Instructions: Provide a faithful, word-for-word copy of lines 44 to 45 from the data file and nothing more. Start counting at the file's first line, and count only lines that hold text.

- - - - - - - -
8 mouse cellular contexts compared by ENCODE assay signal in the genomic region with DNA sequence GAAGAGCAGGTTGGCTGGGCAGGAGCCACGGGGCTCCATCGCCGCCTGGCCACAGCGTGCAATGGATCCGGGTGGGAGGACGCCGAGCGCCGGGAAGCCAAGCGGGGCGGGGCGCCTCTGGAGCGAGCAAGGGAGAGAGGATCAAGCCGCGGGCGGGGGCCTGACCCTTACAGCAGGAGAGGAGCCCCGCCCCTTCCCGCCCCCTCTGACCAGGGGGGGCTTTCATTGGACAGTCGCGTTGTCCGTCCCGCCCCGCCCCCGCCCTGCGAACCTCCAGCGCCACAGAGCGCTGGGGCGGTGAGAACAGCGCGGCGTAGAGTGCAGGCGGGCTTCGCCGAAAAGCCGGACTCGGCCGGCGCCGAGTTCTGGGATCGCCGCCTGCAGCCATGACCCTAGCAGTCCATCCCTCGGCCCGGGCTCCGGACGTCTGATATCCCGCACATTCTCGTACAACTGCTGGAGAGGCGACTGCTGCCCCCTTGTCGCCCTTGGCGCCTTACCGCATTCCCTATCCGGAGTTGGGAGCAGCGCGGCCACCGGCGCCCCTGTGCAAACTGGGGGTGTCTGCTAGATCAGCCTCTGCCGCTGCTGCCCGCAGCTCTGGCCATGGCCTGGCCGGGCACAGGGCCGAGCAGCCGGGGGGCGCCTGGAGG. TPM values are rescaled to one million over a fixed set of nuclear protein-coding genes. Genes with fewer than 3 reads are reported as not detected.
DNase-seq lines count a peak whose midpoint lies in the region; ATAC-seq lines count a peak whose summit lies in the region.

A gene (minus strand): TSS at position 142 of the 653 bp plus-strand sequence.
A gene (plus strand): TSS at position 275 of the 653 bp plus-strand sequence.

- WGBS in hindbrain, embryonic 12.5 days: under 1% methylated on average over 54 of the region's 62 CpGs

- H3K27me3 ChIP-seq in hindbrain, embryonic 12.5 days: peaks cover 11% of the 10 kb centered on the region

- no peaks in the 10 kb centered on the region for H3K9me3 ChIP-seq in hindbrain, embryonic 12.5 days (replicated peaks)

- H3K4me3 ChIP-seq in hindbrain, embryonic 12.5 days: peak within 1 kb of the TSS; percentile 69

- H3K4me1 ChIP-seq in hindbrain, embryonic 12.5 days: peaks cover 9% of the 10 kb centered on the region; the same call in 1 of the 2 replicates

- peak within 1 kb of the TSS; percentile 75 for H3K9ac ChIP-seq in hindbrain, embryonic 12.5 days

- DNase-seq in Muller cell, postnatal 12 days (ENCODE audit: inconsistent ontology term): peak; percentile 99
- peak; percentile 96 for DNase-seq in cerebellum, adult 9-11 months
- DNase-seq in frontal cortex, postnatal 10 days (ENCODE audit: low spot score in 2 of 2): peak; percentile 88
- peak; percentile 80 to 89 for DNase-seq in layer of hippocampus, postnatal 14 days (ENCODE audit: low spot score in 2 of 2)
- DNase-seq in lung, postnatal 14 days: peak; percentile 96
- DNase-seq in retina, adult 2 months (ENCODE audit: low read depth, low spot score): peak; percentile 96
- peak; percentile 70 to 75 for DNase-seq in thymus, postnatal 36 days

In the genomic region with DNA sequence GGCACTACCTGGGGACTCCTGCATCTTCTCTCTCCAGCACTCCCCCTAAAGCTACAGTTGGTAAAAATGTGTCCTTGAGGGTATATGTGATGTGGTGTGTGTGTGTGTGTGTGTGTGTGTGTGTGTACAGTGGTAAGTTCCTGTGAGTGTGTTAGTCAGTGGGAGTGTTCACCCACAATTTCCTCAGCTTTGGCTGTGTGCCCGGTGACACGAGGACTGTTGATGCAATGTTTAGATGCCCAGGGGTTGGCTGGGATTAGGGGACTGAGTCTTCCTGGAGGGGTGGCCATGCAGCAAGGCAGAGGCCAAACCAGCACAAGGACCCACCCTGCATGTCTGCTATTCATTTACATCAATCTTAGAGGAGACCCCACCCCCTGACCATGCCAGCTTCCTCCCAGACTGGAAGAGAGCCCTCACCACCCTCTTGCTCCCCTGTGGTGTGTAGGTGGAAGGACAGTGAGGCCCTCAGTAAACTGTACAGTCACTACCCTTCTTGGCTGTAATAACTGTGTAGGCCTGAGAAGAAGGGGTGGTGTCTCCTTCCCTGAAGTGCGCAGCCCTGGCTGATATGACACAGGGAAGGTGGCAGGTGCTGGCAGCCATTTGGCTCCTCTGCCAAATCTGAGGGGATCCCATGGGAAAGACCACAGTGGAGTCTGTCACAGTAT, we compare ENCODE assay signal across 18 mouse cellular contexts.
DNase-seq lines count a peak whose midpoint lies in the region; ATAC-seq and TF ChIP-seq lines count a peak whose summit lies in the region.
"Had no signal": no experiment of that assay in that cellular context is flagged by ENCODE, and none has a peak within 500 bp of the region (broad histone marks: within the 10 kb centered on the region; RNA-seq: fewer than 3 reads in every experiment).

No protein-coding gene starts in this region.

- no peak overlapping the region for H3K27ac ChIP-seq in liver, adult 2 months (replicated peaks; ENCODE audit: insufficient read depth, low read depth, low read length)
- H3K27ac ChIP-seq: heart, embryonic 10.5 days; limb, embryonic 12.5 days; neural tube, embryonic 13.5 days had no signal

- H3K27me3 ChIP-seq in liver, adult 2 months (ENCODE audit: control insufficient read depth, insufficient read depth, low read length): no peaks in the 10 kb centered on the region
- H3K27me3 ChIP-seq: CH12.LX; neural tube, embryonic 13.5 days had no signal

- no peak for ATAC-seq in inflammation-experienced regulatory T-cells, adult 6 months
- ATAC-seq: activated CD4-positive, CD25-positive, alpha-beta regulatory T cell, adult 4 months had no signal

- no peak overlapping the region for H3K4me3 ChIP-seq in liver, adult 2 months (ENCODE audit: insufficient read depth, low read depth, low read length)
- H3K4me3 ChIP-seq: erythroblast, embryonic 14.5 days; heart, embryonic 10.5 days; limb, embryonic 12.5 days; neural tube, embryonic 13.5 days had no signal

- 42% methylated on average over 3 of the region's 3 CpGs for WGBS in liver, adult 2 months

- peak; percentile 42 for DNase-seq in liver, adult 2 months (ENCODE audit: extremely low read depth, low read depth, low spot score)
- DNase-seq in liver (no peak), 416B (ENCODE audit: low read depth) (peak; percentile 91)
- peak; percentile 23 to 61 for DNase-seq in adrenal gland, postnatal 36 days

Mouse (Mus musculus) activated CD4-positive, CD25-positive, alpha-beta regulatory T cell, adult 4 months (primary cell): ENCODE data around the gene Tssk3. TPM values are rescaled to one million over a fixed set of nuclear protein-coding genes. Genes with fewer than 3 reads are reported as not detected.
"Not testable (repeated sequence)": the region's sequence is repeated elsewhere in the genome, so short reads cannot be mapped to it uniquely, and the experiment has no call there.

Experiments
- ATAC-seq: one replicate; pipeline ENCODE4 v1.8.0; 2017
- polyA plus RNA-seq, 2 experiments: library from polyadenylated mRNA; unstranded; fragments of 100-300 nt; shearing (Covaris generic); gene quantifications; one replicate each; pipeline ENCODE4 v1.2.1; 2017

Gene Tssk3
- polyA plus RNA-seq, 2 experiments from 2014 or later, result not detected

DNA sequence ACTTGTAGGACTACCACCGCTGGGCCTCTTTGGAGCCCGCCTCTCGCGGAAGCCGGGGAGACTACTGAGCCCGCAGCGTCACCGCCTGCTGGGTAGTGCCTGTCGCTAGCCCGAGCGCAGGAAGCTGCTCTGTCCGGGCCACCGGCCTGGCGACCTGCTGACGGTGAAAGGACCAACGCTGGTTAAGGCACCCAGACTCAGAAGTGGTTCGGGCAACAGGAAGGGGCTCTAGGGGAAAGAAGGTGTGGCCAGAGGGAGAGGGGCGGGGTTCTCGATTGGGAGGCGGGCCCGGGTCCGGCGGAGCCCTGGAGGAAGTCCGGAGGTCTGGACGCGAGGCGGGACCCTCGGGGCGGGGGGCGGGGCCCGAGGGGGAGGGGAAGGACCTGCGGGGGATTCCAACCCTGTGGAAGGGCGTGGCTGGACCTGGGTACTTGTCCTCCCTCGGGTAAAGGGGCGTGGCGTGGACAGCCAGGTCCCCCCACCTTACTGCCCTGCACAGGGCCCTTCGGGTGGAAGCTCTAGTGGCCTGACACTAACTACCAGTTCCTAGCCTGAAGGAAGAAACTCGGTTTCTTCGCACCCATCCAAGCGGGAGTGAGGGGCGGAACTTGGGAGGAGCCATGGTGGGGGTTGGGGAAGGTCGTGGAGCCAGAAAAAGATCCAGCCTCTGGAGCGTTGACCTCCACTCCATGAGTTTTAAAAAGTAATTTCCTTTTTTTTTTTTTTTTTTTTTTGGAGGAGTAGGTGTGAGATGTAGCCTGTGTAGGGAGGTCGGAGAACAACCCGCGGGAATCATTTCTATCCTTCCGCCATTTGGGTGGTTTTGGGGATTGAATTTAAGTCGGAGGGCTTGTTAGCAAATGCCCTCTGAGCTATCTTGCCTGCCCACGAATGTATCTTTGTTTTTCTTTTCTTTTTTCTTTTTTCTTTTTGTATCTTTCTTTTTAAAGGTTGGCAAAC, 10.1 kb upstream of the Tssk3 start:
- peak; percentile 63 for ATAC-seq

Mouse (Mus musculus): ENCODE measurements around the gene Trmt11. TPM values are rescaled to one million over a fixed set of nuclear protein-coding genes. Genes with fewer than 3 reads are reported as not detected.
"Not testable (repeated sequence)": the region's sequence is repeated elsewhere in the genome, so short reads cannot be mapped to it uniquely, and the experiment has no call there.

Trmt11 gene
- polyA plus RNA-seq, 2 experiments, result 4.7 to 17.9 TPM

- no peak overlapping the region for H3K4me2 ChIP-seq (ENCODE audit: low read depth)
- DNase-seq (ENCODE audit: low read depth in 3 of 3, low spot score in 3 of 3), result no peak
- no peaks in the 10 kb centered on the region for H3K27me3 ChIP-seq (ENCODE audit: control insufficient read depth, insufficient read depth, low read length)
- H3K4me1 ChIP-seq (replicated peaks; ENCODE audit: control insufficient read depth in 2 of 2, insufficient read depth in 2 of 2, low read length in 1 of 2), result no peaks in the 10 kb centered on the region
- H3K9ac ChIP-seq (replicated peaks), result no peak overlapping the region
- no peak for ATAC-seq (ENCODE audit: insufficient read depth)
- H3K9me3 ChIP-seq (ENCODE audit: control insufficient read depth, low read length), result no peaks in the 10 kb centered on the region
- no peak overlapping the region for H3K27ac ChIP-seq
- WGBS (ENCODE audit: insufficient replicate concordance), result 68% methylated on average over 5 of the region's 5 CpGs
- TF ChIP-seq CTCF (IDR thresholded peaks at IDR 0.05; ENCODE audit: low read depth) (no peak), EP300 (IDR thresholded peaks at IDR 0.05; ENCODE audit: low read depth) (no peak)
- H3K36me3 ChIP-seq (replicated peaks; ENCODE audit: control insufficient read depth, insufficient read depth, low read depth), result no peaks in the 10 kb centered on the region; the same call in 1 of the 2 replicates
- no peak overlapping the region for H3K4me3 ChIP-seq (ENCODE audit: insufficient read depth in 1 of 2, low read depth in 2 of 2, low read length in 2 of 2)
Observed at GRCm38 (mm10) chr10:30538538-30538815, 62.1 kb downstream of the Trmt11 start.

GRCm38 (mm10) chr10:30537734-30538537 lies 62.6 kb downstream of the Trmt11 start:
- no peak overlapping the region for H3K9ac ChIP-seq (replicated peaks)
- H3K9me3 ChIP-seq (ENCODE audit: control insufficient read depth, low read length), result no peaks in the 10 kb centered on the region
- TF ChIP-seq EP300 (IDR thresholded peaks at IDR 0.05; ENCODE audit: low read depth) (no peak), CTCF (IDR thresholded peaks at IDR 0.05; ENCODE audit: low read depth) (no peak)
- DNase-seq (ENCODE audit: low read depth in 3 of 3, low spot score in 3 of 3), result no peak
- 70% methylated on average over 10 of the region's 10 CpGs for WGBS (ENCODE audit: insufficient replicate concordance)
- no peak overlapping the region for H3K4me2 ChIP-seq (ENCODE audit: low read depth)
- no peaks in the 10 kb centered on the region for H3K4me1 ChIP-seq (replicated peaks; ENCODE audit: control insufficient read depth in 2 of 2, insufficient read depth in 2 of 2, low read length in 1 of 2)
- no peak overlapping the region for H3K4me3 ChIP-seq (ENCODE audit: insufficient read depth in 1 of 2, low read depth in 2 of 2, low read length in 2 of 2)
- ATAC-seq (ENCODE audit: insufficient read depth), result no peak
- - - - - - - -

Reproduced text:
"Not testable (repeated sequence)": the region's sequence is repeated elsewhere in the genome, so short reads cannot be mapped to it uniquely, and the experiment has no call there.

Trmt11 gene